How to build your own bar, part 5
Bye-bye liver, the bar is finishedby Dave McAwesome
When the pieces were all assembled and I attached the doors to the hinges (with Chip's help), the thing really started to come together. It was at this moment that I realized the transformative (and transubstantiative) power of carpentry.
Ladies and gentleman, I'm practically Jesus.
What other logical explanation is there? How else could one who hadn't picked up a 2x4 since 4th grade build a mighty bar? I'm particularly psyched about the backbar because I built small shelves to go on top of it...so you'll have a row of bottles in front and then a slightly higher row of bottles behind. Oh how drunk we'll be!
Boring stuff: I used 2" wood screws for assembly into predrilled holes (I used a cheapie Black and Decker drill from Target). For the molding, I used 3/4" wire brads (a type of nail) and wood glue. A hammer drill (for the screws) and hammer and tap (for the nails) pushed them below the surface of the wood. I put stainable wood filler over those and other spots. I sanded all wood with a progression of 100-, 150-, 220-grit sandpaper. I used one coat of wood conditioner, two coats of cherry stain and three coats of satin polyurethane finish.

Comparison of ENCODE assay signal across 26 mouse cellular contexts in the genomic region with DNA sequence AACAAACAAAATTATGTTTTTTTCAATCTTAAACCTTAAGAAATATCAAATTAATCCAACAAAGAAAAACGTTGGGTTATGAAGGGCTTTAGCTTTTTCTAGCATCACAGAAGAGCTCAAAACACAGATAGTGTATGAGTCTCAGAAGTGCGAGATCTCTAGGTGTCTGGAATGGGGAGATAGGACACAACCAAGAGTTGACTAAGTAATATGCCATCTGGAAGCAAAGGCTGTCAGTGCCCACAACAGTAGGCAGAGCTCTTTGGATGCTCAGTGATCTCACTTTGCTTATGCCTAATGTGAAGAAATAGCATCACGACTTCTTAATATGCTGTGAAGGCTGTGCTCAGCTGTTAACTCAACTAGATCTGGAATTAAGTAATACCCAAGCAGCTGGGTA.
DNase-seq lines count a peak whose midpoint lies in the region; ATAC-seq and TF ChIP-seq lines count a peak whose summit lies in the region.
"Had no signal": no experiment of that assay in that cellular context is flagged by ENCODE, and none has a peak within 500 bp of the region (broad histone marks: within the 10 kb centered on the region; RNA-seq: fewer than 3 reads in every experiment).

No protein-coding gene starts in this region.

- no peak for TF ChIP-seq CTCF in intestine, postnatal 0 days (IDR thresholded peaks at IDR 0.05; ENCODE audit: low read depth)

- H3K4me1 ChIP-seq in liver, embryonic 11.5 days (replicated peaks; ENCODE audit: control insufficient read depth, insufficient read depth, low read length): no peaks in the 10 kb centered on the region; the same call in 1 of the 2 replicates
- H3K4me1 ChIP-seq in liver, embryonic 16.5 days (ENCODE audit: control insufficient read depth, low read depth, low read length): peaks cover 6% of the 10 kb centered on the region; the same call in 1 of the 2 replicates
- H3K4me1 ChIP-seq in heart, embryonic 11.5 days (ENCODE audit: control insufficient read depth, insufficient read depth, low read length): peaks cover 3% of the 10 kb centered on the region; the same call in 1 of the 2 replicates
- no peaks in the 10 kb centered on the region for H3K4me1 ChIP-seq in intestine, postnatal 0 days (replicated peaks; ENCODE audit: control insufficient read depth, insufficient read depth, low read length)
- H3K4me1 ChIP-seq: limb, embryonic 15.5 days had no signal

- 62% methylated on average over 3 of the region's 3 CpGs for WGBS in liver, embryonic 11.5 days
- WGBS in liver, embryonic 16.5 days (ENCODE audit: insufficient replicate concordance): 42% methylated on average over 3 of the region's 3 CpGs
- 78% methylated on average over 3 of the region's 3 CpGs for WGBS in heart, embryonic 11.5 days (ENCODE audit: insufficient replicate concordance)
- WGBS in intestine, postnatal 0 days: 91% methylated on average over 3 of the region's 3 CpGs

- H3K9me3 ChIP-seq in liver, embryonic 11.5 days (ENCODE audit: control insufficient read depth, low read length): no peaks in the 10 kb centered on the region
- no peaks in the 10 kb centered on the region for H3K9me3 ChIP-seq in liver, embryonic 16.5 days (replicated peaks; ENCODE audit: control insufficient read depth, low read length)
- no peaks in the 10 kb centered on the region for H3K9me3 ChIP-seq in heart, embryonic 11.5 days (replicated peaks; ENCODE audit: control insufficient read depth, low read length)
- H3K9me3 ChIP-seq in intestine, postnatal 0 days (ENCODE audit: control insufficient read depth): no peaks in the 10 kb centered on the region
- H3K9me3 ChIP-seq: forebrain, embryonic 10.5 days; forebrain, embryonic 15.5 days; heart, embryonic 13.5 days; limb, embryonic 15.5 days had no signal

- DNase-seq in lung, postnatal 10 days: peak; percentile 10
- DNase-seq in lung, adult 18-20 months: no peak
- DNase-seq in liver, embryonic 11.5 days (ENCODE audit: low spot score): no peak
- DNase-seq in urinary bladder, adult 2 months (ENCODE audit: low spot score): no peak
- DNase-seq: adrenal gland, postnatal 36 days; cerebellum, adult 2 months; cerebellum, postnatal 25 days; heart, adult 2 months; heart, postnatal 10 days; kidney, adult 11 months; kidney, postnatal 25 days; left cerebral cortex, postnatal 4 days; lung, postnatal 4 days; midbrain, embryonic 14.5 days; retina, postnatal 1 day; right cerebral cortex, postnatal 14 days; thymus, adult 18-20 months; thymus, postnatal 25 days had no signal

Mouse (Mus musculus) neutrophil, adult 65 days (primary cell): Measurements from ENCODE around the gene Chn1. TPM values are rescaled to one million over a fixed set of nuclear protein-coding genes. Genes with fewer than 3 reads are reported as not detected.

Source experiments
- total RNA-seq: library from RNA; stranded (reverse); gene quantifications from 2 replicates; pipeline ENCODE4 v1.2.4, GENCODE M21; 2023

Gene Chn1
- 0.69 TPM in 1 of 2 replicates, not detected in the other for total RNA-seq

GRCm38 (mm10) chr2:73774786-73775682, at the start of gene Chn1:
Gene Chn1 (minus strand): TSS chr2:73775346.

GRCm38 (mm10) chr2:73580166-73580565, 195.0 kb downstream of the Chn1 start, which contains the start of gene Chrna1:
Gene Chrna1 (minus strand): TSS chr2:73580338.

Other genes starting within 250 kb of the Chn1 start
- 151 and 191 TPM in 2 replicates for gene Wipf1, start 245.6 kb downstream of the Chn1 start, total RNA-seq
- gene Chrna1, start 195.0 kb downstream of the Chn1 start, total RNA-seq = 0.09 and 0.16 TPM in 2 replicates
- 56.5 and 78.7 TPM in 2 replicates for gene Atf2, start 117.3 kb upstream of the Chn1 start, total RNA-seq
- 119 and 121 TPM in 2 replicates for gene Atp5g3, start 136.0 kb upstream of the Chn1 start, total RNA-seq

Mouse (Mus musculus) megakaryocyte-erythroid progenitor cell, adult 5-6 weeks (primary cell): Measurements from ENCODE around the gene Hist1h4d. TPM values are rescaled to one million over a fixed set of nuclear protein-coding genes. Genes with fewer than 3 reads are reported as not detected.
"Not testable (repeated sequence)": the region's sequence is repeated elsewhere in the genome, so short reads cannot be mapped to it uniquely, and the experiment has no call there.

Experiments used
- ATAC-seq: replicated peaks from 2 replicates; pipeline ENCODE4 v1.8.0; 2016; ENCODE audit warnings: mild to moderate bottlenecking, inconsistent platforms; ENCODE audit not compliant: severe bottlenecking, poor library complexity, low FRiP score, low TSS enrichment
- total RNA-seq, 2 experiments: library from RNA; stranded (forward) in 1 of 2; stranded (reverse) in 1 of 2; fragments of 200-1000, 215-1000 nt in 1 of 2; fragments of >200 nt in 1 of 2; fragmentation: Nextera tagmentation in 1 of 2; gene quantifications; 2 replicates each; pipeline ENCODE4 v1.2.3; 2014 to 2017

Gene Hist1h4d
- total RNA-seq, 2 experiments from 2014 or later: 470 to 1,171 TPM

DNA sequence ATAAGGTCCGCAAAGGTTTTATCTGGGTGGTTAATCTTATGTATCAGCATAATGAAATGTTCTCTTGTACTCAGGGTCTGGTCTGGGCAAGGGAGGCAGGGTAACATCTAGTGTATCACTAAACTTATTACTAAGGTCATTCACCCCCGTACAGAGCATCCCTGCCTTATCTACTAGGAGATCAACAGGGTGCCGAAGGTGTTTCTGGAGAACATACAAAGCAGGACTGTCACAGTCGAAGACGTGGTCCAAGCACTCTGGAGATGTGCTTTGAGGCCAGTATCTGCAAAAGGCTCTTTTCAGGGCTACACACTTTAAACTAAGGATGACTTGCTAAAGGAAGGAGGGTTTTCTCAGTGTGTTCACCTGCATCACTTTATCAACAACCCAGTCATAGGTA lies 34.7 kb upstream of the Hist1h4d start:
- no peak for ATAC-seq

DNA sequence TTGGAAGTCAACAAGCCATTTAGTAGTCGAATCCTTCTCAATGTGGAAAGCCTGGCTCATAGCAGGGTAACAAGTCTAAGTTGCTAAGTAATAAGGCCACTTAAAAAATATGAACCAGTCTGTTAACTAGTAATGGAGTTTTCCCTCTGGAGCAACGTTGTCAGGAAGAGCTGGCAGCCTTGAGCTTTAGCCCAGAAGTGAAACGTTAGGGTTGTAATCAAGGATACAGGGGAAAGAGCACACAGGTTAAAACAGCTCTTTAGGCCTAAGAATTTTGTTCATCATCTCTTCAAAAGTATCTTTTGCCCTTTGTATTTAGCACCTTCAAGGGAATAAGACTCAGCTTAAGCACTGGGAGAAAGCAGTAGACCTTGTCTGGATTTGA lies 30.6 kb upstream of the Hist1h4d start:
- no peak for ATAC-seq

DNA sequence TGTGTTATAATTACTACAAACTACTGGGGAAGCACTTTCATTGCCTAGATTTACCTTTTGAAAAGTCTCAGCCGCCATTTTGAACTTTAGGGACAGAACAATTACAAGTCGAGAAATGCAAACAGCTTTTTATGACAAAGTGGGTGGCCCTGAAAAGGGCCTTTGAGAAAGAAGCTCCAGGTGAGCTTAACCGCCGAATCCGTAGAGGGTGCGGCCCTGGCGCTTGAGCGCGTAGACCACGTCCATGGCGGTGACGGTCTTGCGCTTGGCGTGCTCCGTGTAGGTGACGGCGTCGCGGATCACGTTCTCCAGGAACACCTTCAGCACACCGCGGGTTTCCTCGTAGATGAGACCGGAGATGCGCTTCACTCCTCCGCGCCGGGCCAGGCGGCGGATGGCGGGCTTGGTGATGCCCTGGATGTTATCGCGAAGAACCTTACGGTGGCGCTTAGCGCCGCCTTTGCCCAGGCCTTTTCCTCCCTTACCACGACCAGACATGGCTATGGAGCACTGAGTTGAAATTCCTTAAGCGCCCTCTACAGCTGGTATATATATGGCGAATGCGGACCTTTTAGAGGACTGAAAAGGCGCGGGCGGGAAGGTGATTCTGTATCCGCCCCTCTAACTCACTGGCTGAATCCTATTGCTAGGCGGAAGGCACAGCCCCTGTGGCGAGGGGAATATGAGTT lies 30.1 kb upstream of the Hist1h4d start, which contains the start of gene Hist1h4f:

Were there problems? Yeah, one of the big planks of wood I bought had a slight warp in it, so the fit on one of the backbar pieces is less than perfect. One of the boxes extending the main bar has too small a base, so I need to go back and build it out a little longer.
If I could do it again, I would have cut the bar top an inch shorter so I could nail on furring strips to match the ones on the pre-assembled piece. I would have researched and shopped around for a better wood filler. I also would have given more thought to black market organ sales in order to purchase the $200 bar railing.
Now if you'll excuse me, I have a liver to drown.
Read the whole story from the beginning.